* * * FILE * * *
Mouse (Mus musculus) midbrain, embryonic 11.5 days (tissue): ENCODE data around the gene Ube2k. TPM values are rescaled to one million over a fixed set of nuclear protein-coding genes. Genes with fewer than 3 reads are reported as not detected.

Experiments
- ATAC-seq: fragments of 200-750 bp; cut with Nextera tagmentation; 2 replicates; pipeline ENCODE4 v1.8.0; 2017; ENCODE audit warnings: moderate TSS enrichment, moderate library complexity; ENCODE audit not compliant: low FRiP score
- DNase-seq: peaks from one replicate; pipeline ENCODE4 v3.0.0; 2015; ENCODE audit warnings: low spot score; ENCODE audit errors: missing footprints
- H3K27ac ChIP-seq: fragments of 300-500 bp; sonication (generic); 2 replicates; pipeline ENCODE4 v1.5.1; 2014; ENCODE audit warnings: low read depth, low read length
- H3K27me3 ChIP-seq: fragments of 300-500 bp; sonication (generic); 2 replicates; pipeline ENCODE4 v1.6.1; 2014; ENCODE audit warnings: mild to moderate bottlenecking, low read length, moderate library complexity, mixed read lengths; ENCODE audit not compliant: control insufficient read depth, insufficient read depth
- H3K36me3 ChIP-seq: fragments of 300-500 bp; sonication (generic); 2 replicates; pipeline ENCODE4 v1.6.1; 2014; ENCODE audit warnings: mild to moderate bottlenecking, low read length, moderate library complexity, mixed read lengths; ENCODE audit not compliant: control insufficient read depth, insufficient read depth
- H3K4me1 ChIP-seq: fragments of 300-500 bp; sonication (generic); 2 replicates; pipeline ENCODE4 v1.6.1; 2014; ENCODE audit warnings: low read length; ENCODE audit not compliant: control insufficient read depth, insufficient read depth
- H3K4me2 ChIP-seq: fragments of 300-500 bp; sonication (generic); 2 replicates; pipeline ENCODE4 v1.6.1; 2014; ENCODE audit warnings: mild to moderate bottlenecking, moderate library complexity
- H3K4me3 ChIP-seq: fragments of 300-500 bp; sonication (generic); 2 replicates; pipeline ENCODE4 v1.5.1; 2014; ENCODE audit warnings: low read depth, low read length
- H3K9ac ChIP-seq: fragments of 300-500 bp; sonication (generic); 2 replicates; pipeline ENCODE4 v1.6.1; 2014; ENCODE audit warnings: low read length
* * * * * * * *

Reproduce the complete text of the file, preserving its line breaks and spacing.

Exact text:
Mouse (Mus musculus) midbrain, embryonic 11.5 days (tissue): ENCODE data around the gene Ube2k. TPM values are rescaled to one million over a fixed set of nuclear protein-coding genes. Genes with fewer than 3 reads are reported as not detected.

Experiments
- ATAC-seq: fragments of 200-750 bp; cut with Nextera tagmentation; 2 replicates; pipeline ENCODE4 v1.8.0; 2017; ENCODE audit warnings: moderate TSS enrichment, moderate library complexity; ENCODE audit not compliant: low FRiP score
- DNase-seq: peaks from one replicate; pipeline ENCODE4 v3.0.0; 2015; ENCODE audit warnings: low spot score; ENCODE audit errors: missing footprints
- H3K27ac ChIP-seq: fragments of 300-500 bp; sonication (generic); 2 replicates; pipeline ENCODE4 v1.5.1; 2014; ENCODE audit warnings: low read depth, low read length
- H3K27me3 ChIP-seq: fragments of 300-500 bp; sonication (generic); 2 replicates; pipeline ENCODE4 v1.6.1; 2014; ENCODE audit warnings: mild to moderate bottlenecking, low read length, moderate library complexity, mixed read lengths; ENCODE audit not compliant: control insufficient read depth, insufficient read depth
- H3K36me3 ChIP-seq: fragments of 300-500 bp; sonication (generic); 2 replicates; pipeline ENCODE4 v1.6.1; 2014; ENCODE audit warnings: mild to moderate bottlenecking, low read length, moderate library complexity, mixed read lengths; ENCODE audit not compliant: control insufficient read depth, insufficient read depth
- H3K4me1 ChIP-seq: fragments of 300-500 bp; sonication (generic); 2 replicates; pipeline ENCODE4 v1.6.1; 2014; ENCODE audit warnings: low read length; ENCODE audit not compliant: control insufficient read depth, insufficient read depth
- H3K4me2 ChIP-seq: fragments of 300-500 bp; sonication (generic); 2 replicates; pipeline ENCODE4 v1.6.1; 2014; ENCODE audit warnings: mild to moderate bottlenecking, moderate library complexity
- H3K4me3 ChIP-seq: fragments of 300-500 bp; sonication (generic); 2 replicates; pipeline ENCODE4 v1.5.1; 2014; ENCODE audit warnings: low read depth, low read length
- H3K9ac ChIP-seq: fragments of 300-500 bp; sonication (generic); 2 replicates; pipeline ENCODE4 v1.6.1; 2014; ENCODE audit warnings: low read length